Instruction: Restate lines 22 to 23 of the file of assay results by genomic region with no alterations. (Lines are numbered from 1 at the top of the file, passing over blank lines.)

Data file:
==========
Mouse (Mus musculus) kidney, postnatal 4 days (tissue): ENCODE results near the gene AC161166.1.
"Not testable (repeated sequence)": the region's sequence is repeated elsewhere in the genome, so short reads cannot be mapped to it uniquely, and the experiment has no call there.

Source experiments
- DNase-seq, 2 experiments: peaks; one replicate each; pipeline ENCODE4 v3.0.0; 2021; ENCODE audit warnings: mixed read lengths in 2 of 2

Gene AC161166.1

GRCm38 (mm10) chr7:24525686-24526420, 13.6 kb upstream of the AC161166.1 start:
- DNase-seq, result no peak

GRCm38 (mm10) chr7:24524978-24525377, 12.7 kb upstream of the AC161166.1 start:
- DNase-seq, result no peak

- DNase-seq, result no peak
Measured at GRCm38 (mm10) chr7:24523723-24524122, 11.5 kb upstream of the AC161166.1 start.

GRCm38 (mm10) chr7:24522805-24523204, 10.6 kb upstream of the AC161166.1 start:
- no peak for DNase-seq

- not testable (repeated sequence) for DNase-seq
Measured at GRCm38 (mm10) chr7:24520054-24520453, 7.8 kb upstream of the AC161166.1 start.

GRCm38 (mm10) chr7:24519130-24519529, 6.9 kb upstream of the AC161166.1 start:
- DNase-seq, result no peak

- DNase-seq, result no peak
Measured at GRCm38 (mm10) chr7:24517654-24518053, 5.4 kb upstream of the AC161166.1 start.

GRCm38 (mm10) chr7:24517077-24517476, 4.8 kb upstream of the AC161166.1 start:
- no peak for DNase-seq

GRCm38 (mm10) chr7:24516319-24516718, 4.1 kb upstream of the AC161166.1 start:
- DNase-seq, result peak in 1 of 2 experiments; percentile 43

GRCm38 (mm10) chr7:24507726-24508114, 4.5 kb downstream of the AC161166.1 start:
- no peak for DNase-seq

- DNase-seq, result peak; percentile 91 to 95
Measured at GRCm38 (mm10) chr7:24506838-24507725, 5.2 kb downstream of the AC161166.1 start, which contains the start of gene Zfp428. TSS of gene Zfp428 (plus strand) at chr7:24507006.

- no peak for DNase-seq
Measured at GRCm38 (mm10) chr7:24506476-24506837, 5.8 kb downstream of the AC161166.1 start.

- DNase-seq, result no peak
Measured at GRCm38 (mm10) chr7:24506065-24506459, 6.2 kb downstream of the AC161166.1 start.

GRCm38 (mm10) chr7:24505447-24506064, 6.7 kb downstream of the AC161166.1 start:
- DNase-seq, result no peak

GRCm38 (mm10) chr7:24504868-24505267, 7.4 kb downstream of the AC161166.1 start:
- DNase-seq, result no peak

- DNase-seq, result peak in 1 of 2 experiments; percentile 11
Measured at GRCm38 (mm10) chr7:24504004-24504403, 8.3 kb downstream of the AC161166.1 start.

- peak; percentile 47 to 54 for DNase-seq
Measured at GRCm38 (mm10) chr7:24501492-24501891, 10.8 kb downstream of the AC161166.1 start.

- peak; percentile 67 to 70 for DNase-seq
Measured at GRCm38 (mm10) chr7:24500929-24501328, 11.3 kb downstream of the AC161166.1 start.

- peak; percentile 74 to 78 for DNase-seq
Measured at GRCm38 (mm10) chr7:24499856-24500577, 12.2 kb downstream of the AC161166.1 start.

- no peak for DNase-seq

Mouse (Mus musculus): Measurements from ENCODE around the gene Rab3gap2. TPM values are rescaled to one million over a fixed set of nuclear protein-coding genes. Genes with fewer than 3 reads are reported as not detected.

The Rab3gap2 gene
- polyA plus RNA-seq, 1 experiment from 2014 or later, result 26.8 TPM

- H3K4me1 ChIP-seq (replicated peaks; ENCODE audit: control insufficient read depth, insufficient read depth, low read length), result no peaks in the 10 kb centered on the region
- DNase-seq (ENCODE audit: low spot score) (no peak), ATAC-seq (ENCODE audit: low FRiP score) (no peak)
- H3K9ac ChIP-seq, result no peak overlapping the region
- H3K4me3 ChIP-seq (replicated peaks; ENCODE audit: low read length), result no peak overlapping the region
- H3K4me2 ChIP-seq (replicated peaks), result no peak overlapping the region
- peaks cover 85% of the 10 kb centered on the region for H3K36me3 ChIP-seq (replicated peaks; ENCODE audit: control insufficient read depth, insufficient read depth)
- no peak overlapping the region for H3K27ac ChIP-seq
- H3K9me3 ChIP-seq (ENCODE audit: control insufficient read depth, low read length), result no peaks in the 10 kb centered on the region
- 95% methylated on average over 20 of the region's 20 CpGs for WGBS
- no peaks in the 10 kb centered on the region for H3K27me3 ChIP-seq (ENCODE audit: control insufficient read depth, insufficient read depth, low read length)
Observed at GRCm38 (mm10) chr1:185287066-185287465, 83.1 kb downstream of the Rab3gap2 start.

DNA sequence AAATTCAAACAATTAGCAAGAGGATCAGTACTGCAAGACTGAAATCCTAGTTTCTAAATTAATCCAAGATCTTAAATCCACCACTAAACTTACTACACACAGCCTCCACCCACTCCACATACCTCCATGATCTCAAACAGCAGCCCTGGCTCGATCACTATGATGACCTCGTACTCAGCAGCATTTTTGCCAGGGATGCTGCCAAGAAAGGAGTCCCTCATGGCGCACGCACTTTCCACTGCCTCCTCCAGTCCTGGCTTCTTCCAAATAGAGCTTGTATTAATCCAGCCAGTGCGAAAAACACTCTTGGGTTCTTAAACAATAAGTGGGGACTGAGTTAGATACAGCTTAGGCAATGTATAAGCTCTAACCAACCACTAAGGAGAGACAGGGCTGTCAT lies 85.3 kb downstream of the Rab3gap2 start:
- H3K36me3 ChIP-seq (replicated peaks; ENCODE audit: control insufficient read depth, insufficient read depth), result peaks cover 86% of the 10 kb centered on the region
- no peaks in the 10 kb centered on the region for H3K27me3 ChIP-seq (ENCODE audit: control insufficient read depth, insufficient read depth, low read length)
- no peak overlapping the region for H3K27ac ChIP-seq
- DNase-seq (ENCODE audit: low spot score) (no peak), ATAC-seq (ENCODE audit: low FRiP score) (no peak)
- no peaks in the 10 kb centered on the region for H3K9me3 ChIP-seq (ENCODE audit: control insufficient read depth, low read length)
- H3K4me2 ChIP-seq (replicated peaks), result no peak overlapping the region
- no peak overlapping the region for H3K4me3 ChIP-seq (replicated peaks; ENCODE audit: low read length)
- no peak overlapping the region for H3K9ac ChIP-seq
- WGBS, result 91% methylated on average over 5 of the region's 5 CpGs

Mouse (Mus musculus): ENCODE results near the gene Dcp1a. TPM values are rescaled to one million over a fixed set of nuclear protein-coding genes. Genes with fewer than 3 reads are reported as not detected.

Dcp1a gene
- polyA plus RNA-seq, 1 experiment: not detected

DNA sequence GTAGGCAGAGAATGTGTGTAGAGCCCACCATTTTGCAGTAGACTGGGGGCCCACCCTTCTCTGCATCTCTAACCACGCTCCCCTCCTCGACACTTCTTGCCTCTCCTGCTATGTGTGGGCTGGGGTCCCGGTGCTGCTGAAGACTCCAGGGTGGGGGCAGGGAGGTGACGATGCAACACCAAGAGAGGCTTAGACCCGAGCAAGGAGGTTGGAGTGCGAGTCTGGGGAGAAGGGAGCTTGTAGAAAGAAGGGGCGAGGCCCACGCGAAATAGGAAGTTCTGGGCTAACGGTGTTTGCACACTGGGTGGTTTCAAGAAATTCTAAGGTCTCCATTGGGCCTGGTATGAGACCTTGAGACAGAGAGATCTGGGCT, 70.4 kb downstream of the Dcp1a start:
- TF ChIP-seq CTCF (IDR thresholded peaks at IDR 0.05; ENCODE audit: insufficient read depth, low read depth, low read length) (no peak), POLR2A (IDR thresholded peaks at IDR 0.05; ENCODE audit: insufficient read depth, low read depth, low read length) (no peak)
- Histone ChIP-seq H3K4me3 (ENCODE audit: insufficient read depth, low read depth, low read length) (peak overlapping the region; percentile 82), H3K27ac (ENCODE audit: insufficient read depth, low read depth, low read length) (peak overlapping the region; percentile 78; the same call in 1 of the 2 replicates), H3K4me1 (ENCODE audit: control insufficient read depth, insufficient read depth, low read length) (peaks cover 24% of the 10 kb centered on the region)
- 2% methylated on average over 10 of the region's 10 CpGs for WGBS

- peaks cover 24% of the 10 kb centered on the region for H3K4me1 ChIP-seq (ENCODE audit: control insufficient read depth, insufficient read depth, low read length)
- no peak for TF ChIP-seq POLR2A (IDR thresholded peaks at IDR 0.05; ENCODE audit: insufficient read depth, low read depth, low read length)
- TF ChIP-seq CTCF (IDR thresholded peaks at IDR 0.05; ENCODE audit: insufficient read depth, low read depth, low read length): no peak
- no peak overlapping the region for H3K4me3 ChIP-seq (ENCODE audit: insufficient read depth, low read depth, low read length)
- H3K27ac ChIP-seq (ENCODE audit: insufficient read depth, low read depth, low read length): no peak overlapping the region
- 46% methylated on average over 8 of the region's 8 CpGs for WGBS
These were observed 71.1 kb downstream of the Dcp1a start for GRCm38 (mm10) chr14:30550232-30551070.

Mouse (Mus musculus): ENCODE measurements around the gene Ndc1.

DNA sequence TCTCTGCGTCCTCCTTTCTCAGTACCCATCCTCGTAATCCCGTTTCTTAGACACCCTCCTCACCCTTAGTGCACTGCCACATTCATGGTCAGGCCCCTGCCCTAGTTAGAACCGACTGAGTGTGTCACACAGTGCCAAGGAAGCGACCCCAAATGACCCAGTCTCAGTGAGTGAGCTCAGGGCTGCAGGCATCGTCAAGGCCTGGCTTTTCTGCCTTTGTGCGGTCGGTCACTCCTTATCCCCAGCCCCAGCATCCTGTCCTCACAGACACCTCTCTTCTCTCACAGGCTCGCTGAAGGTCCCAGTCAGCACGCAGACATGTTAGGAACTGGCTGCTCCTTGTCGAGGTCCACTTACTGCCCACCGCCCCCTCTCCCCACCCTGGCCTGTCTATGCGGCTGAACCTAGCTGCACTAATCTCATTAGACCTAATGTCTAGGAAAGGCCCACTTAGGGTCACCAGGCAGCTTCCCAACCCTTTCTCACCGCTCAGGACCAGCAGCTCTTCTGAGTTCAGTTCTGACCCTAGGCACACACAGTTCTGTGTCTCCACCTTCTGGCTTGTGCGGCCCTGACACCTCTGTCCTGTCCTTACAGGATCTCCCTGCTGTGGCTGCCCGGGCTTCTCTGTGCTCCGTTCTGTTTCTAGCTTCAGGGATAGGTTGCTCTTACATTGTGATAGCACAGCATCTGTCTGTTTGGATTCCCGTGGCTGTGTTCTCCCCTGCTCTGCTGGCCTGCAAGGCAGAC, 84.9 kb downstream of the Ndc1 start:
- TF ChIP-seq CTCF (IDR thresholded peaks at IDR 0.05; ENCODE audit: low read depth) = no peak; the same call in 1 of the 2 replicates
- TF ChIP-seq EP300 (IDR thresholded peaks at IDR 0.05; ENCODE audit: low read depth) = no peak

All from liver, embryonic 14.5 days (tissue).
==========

GRCm38 (mm10) chr7:24516319-24516718, 4.1 kb upstream of the AC161166.1 start:
- DNase-seq, result peak in 1 of 2 experiments; percentile 43